The most prominent accusation leveled against Trump is racketeering. Georgia’s prosecutors assert that Trump orchestrated a sequence of criminal acts with a shared objective – to maintain his hold on power despite his defeat in the 2020 election. Central to the Georgia case is the state’s RICO statute, also recognized as the Racketeer Influenced and Corrupt Organizations Act. While initially designed to combat organized crime, particularly targeting mafia leaders, this law’s application has expanded to encompass diverse forms of criminal enterprises, even as the influence of the mafia has waned in modern times.

RICO laws provide prosecutors with the ability to establish links between multiple crimes and various defendants, enabling the construction of a coherent narrative. The charges detailed in the case outline what prosecutors contend is a well-defined conspiracy crafted to overturn Trump’s electoral loss within the state. Within this alleged scheme, the former president is portrayed as the mastermind driving the criminal pursuit.

− Ken Tran

What’s happens after an indictment? Fani Willis and Donald Trump plan next steps

The parties involved in Donald Trump’s recent indictment will spend Tuesday strategizing their next steps.

One of their immediate tasks involves coordinating the arraignment schedules for Trump and his 18 co-defendants, all of whom are expected to plead not guilty to the charges. Fulton County District Attorney Fani Willis, who initiated the investigation, stated during her late-night press conference that the indicted individuals must surrender by Friday, August 25, or face the issuance of arrest warrants. Fulton County officials emphasized that Trump would be treated like any other defendant, which includes undergoing fingerprinting and having a mug shot taken.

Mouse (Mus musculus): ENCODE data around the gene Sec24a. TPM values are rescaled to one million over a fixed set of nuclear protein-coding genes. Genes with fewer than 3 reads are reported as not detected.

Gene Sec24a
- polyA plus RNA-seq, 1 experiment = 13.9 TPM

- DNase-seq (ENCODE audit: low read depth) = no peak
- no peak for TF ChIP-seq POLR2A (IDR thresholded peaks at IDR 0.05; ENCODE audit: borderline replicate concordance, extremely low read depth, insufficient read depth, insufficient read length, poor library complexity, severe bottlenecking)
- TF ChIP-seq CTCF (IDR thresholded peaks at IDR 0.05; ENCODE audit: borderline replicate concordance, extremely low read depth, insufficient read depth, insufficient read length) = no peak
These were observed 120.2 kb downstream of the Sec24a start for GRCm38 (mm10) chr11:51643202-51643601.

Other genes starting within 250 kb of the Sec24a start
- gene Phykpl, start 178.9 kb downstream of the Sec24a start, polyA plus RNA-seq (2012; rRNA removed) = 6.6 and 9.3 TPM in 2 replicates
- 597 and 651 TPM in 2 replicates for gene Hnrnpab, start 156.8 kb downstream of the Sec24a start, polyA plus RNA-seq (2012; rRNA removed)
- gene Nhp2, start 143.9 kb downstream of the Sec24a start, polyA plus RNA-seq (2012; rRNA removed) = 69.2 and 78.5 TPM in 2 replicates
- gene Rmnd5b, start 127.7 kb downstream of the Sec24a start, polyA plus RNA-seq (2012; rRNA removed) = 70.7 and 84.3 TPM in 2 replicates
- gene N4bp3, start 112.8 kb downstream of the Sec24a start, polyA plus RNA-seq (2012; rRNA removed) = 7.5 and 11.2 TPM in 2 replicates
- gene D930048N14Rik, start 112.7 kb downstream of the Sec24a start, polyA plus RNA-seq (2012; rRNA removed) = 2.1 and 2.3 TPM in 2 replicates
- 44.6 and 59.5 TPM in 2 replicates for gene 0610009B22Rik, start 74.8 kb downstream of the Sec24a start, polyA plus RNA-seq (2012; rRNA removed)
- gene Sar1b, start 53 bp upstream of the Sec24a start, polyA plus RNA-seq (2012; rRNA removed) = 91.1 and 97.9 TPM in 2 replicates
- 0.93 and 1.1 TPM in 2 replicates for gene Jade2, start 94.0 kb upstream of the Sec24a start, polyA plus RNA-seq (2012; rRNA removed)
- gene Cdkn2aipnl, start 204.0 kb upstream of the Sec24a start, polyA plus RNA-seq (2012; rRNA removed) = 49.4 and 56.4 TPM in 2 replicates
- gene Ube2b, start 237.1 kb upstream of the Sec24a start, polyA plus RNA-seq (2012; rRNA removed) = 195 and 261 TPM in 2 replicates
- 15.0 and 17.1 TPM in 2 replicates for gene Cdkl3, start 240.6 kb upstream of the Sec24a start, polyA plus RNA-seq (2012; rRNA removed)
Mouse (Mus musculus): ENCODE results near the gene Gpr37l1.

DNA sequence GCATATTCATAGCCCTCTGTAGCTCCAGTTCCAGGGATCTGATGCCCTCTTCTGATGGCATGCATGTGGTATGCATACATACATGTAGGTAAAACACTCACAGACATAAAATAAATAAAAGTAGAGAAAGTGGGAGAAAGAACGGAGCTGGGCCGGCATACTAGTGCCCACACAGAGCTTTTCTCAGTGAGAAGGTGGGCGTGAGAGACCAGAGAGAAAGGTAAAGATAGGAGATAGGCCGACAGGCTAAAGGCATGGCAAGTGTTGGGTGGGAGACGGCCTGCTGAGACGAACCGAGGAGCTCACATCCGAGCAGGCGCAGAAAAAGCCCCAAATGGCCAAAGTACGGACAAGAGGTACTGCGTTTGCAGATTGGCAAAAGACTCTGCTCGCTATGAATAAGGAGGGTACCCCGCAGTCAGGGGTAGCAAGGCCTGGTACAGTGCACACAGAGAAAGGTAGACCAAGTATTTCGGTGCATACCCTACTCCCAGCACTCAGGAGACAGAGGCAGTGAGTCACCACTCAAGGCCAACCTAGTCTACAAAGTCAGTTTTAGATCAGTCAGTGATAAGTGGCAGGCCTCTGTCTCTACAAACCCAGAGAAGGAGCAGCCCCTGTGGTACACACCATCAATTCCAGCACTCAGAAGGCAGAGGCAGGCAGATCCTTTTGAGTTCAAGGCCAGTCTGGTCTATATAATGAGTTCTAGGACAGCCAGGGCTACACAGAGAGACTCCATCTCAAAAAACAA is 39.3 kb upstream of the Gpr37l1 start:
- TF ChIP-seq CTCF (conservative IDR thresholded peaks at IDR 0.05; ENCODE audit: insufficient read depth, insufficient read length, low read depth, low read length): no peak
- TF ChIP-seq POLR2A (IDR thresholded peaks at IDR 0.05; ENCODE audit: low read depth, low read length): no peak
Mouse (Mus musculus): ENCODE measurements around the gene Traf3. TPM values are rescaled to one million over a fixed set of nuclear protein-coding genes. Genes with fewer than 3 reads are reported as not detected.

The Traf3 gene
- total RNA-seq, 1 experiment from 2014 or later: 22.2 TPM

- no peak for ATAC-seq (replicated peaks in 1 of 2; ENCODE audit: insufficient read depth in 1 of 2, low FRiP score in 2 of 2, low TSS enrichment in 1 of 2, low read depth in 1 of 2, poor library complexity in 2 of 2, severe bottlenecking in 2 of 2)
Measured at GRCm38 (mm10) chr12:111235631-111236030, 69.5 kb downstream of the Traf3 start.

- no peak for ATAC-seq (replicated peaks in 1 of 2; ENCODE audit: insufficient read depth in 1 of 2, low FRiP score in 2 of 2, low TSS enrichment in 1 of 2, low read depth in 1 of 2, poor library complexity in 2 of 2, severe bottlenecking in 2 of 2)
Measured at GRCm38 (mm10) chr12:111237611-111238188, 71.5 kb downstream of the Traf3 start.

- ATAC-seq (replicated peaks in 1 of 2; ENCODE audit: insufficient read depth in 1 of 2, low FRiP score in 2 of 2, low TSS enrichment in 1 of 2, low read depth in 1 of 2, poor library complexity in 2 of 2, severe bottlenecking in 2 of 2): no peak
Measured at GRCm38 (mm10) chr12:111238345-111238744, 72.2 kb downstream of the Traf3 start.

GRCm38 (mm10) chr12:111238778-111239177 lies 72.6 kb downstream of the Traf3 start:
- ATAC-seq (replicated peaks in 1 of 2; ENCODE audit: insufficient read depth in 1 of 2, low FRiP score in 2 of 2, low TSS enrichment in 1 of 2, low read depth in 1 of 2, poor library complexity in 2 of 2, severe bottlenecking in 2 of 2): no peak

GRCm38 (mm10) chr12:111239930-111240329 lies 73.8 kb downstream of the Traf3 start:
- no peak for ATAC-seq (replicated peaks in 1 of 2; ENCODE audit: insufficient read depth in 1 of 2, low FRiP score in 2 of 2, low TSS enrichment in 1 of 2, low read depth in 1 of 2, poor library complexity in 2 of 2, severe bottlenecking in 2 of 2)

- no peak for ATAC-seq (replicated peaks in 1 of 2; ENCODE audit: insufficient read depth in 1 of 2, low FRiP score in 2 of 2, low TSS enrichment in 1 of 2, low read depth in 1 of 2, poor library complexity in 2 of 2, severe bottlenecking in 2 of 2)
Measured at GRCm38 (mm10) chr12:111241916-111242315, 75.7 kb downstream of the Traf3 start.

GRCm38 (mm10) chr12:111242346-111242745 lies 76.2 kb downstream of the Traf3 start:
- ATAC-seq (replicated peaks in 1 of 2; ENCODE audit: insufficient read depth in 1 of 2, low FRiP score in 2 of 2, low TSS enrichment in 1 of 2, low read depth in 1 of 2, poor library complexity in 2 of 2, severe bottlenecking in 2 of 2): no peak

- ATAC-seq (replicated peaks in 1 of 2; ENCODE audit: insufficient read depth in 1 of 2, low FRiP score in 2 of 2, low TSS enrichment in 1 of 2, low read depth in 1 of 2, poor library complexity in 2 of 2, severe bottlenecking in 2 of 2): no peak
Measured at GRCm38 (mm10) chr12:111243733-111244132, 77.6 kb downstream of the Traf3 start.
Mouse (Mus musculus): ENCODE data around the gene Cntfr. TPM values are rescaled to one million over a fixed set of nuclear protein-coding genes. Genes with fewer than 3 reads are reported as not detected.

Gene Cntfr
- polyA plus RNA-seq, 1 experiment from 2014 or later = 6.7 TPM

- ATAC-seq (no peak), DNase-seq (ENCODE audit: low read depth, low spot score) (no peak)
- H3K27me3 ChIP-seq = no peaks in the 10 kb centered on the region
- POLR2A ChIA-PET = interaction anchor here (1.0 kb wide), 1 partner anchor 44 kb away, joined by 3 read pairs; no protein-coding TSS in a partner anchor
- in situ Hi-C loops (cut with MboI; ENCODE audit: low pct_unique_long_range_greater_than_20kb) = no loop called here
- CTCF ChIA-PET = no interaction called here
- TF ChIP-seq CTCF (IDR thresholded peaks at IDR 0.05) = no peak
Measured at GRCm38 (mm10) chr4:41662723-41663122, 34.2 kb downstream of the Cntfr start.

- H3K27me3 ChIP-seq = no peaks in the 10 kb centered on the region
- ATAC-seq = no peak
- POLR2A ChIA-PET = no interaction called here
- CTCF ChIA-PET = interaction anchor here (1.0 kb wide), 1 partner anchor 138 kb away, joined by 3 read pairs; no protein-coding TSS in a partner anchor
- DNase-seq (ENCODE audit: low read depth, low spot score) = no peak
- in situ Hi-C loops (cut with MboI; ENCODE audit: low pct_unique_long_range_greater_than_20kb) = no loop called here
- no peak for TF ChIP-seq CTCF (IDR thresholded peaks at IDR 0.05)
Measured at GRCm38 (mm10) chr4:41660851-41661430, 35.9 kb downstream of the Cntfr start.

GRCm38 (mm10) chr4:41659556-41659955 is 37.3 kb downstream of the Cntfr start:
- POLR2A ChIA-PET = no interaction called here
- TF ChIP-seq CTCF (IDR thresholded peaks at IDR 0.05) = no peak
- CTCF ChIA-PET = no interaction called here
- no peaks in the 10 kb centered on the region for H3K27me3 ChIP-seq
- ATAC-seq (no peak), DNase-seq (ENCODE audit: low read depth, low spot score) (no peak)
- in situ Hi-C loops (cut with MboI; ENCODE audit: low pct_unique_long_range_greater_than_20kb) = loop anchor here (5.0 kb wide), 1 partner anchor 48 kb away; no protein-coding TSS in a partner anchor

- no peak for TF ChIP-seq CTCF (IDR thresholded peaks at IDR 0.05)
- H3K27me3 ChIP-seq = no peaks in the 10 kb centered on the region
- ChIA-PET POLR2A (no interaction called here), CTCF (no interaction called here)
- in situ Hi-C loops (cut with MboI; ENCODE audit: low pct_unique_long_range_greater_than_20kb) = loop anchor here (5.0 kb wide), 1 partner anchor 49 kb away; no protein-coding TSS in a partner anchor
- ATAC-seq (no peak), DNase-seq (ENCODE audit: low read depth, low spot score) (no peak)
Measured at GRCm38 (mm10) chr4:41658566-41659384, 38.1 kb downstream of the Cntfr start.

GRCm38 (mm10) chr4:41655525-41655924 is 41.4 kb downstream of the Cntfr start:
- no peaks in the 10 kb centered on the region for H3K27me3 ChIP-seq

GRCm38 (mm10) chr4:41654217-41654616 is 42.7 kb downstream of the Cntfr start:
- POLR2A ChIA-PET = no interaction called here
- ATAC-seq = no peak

Additionally, there is a distinct possibility that the arraignment proceedings might be televised.

In the meantime, Trump announced his intention to hold a news conference on Monday, during which he will address the charges brought against him.

− David Jackson

Georgia:Trump charged under law designed to nab Mafia bosses. What it means for case.

Can Brian Kemp pardon Donald Trump?

If Donald Trump is convicted and sentenced to prison in Georgia, he won’t have the option of relying on Georgia Governor Brian Kemp for an automatic pardon. Instead, according to the Georgia state constitution, the power to grant pardons resides with a state board of pardons and paroles, although its members are chosen by the governor and confirmed by the state Senate. Nevertheless, the regulations dictate that individuals seeking pardons must have completed their sentences, face no pending charges, and undergo a waiting period of five years.

Notably, charges related to racketeering against Trump come with a mandatory minimum prison term of five years.

Given these complexities, a number of Republican legislators in Georgia have advocated for altering the law to confer upon Kemp the authority to pardon Trump.